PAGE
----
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Top Ten Cardio Activities

author image Lisa Martin
As the owner of Wellness Evolution, Lisa Martin has more than 10 years of experience in the industry, writing a monthly newsletter, blog and articles for various local newspapers. She holds a Bachelor of Science from the University of Maryland in dietetics, personal training certification through AFAA and is CSCS-certified through NSCA.
Top Ten Cardio Activities
Step aerobics is an effective cardiovascular activity. Photo Credit Jupiterimages/Brand X Pictures/Getty Images

Cardiovascular exercise includes any activity in which you move your large muscle groups for a sustained period while maintaining an increased heart rate. In addition to burning body fat, cardio activities help condition your heart and lungs to move blood and oxygen throughout the body more efficiently. In order to reap the full benefits from cardio activities, the American Heart Association recommends at least 30 minutes five days per week. Cardiovascular exercise comes in many different forms so find something that you enjoy. (Movement of the large muscle groups is not necessary for an increased heart rate and for exercise of the heart, but the "vascular" - or blood flow - element is better served by movement of large muscle groups.)


Woman walking
Woman walking Photo Credit Rafal Olkis/iStock/Getty Images

Due to the low impact nature of walking, it is one of the easiest and most convenient forms of cardio. Whether you're new to exercises or a seasoned veteran, take advantage of the benefits of walking and adjust your intensity based on your experience. Simply put on your walking shoes, step out your door and off you go.


Jogger on beach
Jogger on beach Photo Credit Dirima/iStock/Getty Images

Following right behind walking in convenience, jogging or running provides an option for cardio with a slightly higher intensity. Start slowly and work up to more difficult workouts. Once you develop some experience as a runner, vary your speed and terrain to challenge your cardiovascular system. Remember, keep your head up and pay attention to your form to minimize the risk of injury.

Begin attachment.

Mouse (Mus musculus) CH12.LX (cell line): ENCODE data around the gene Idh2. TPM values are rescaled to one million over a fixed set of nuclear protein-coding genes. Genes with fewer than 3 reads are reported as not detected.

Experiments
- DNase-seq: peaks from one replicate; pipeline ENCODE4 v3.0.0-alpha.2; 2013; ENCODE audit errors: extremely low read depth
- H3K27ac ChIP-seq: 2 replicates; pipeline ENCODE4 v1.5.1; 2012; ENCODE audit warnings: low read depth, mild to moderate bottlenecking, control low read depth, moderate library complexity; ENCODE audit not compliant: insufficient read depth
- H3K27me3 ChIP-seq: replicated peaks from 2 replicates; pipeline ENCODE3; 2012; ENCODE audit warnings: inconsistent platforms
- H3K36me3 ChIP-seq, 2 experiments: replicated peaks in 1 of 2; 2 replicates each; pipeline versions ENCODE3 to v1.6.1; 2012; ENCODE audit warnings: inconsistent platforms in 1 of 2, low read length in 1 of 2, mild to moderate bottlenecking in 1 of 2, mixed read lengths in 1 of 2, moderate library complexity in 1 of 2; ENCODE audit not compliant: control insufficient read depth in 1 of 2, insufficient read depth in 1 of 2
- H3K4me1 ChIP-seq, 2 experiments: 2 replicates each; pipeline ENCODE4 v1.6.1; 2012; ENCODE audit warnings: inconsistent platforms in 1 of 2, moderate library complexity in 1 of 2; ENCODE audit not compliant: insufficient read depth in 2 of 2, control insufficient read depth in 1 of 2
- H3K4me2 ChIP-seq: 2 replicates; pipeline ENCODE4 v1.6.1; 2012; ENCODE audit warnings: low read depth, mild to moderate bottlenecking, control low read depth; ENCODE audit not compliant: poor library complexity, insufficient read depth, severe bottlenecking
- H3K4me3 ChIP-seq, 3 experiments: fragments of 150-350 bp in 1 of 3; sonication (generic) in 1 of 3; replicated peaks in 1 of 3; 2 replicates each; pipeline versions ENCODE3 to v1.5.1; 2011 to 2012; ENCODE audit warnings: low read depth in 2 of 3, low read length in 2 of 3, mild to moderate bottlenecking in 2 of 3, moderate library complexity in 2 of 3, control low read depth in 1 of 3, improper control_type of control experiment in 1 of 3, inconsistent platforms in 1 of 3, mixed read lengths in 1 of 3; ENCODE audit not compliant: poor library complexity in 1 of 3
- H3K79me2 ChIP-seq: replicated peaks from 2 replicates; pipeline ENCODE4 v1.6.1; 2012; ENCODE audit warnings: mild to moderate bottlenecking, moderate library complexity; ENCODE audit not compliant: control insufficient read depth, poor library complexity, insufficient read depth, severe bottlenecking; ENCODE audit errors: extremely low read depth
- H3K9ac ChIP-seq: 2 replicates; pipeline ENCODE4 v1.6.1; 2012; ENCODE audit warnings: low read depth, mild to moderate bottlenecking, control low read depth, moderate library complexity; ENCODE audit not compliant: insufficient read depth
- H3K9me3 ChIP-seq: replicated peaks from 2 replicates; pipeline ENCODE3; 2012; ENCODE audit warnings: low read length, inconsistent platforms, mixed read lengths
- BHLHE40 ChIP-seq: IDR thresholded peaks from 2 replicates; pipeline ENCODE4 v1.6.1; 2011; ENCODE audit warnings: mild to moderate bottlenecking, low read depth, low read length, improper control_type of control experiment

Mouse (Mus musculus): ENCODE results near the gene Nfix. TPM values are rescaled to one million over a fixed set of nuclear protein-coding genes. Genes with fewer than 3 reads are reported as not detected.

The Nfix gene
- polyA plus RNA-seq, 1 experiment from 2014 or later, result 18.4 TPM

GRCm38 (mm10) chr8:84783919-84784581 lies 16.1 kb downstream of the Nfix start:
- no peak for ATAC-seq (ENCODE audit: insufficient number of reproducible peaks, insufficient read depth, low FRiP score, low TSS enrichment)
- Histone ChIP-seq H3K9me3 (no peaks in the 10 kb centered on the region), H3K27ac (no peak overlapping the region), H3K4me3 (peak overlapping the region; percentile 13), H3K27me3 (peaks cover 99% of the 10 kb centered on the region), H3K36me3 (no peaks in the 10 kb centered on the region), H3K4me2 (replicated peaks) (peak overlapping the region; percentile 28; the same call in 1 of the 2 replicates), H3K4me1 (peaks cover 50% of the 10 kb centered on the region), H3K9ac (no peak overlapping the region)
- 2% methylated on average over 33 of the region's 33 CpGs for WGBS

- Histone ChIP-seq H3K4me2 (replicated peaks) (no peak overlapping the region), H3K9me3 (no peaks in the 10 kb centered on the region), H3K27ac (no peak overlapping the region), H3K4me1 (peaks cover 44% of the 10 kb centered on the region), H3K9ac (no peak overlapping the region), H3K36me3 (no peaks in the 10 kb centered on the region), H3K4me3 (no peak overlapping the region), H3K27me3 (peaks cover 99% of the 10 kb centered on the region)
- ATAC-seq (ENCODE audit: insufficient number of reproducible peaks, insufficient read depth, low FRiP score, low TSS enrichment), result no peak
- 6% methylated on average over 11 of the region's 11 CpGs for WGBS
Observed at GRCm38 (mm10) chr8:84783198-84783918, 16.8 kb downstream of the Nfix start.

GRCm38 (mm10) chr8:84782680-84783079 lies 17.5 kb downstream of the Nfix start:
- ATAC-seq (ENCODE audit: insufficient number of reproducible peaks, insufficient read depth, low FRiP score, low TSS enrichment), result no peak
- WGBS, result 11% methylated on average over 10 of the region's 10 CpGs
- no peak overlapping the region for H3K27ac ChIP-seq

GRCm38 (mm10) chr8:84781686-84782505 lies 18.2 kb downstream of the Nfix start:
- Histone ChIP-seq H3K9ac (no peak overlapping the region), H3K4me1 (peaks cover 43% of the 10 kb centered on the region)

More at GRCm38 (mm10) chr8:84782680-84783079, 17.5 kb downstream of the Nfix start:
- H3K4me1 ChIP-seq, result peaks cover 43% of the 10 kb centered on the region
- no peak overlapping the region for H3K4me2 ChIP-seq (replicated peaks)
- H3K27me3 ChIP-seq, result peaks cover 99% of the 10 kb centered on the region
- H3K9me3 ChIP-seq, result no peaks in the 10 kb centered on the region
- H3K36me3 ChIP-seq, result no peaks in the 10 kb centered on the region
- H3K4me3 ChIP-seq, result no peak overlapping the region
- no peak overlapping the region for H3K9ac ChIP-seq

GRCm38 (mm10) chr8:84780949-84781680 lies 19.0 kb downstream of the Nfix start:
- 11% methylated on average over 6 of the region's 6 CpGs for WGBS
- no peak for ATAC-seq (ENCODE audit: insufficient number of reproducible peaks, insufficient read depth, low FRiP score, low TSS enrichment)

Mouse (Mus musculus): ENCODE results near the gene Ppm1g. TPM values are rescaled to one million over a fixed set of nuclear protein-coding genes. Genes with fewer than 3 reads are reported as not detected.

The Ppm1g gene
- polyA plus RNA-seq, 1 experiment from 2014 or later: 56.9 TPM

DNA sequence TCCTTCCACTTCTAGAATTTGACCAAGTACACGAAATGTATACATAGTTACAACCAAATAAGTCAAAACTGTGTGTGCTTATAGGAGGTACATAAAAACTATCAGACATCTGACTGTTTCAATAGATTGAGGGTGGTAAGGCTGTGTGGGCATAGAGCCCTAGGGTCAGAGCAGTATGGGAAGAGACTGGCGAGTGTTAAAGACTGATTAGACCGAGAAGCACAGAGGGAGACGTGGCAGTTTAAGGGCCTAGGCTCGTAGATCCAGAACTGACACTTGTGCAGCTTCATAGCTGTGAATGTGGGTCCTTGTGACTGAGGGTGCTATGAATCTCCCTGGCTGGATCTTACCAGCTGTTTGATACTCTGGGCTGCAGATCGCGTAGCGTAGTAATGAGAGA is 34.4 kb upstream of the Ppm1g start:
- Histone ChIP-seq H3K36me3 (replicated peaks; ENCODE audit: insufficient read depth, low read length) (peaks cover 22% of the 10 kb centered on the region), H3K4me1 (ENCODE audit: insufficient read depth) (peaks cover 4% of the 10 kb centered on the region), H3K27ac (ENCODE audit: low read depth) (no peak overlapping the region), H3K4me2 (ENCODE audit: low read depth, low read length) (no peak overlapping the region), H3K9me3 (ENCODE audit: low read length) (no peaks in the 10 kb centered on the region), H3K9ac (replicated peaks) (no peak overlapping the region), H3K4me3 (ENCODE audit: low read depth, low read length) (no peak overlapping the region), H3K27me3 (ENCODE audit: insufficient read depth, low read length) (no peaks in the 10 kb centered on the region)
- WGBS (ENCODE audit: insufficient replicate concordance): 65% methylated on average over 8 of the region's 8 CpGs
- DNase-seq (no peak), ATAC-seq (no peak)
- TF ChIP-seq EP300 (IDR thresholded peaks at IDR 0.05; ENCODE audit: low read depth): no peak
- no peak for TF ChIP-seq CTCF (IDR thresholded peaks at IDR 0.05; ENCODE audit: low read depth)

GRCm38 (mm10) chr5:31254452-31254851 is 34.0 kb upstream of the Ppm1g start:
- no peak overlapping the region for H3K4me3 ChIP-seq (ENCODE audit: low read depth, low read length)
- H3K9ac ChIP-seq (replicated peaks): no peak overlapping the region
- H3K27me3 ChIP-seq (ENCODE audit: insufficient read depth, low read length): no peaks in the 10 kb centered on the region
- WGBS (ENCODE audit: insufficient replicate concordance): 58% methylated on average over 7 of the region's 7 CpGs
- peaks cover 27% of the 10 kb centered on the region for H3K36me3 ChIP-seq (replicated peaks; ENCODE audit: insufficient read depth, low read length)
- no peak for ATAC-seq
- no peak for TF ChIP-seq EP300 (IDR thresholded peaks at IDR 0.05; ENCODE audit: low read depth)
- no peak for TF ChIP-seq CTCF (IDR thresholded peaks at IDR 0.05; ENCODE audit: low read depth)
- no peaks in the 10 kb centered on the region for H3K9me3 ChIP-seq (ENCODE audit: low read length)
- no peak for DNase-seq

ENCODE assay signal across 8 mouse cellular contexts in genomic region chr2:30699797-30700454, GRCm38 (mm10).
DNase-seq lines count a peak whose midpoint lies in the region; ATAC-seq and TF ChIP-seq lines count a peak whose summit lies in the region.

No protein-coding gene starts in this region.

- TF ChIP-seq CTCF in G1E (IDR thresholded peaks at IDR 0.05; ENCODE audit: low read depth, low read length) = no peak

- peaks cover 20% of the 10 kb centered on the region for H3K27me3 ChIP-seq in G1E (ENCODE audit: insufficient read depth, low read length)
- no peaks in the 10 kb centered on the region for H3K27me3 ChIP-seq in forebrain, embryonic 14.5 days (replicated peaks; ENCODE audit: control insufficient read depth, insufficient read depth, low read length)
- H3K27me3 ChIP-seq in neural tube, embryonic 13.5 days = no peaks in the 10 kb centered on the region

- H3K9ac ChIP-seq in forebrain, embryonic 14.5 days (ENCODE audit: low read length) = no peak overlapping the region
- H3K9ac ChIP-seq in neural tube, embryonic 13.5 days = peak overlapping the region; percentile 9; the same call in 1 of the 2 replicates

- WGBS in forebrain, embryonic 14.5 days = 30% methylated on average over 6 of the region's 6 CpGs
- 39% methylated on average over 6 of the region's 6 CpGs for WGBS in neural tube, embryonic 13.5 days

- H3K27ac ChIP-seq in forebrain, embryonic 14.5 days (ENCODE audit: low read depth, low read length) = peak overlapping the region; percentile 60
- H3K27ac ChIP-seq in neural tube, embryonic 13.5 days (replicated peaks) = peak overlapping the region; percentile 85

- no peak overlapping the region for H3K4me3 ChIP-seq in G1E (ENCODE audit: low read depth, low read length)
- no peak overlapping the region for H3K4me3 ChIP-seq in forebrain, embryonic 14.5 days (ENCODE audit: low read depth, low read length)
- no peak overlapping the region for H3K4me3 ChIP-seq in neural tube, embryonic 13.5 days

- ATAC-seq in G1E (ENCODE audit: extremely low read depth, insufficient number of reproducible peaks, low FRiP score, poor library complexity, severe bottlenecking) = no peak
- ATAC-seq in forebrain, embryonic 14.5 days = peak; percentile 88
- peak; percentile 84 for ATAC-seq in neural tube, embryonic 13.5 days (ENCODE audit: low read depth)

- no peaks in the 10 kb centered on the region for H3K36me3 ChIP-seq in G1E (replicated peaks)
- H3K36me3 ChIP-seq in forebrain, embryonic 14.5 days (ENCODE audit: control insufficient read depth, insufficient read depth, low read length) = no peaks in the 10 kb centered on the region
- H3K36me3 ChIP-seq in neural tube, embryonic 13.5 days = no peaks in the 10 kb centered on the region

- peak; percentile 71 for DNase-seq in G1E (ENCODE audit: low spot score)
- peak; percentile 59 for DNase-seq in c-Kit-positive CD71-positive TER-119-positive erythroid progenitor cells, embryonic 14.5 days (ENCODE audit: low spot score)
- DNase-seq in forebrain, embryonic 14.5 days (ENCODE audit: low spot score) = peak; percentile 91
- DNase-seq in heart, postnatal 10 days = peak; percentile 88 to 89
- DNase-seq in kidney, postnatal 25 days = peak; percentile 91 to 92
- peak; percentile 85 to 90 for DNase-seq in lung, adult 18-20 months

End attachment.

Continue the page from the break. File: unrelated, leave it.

Aerobic Dance

Aerobic dance class using a step
Aerobic dance class using a step Photo Credit diego cervo/iStock/Getty Images

Aerobic dance classes vary from very low impact to much higher intensity using tools such as a step and kickboxing. Classes range in theme from Latin dance inspired aerobics to belly dancing. Find something that works for you based on your exercise experience, body type, goals and injury status.


Instructor teaches bike exercise class
Instructor teaches bike exercise class Photo Credit Wavebreakmedia Ltd/Wavebreak Media/Getty Images

Take an indoor cycling class, ride the stationary bike or hop on your road bike and ride the neighborhood to get the cardio benefits of cycling. With many options, this very low impact exercise can easily be a part of your workout. Cycling is ideal if you experience any lower body orthopedic problems with the knees or hips or if you carry excess weight.


Young woman swimming in pool
Young woman swimming in pool Photo Credit YanLev/iStock/Getty Images

Swimming utilizes the entire upper body and core, making it an effective cardio activity. If you are a beginner, swimming for extended periods of time while maintaining a steady heart rate will be difficult. Build up to longer workouts. Since being in the water eases stress on your joints, water activities such as aerobics or walking work well for those with arthritis or other joint problems.


Woman playing tennis
Woman playing tennis Photo Credit Galina Barskaya/Hemera/Getty Images

Not all sports make great cardio activities. Include team sports incorporating constant activity such as soccer, lacrosse and basketball into your program for maximum cardiovascular benefit. Tennis, racquetball and squash make great cardio workouts as well.

Jumping Rope

Father and daughters playing jump rope
Father and daughters playing jump rope Photo Credit Chris Clinton/Digital Vision/Getty Images

Jumping rope challenges your coordination, strengthens the bones and improves your cardiovascular system. Both the lower and upper body benefit from this simple, inexpensive activity that you can incorporate into your routine whether at home or traveling. Learning proper technique is simple and perfected with a little bit of practice.

Elliptical Trainer

Row of elliptical trainers at gym
Row of elliptical trainers at gym Photo Credit Nick Free/iStock/Getty Images

Elliptical training machines continue to become easier to find and more comfortable to use. Ellipticals vary in that some use the upper and lower body, some only the lower and others provide the option to increase or decrease the angle on the legs. They provide very little impact on the joints of the lower body.

Cross Country Skiing

Two cross country skiers
Two cross country skiers Photo Credit Ingram Publishing/Ingram Publishing/Getty Images

While requiring some amount of snow and specific equipment, cross country skiing works the entire body for a great cardio activity. In addition to challenging the heart and lungs, cross country skiing works the muscles in your lower body, core and upper body. Learning proper technique is relatively easy.


Woman and dog in canoe
Woman and dog in canoe Photo Credit s-eyerkaufer/iStock/Getty Images

Rowing combines the driving of the lower body to help the pulling of the upper body for a total body workout. You can use a rowing machine or go outside and actually hop in a kayak or canoe. Rowing is low impact and comes with a relatively low risk of injury. Start slowly and row at a comfortable pace to learn form while you work to build up time or distance.

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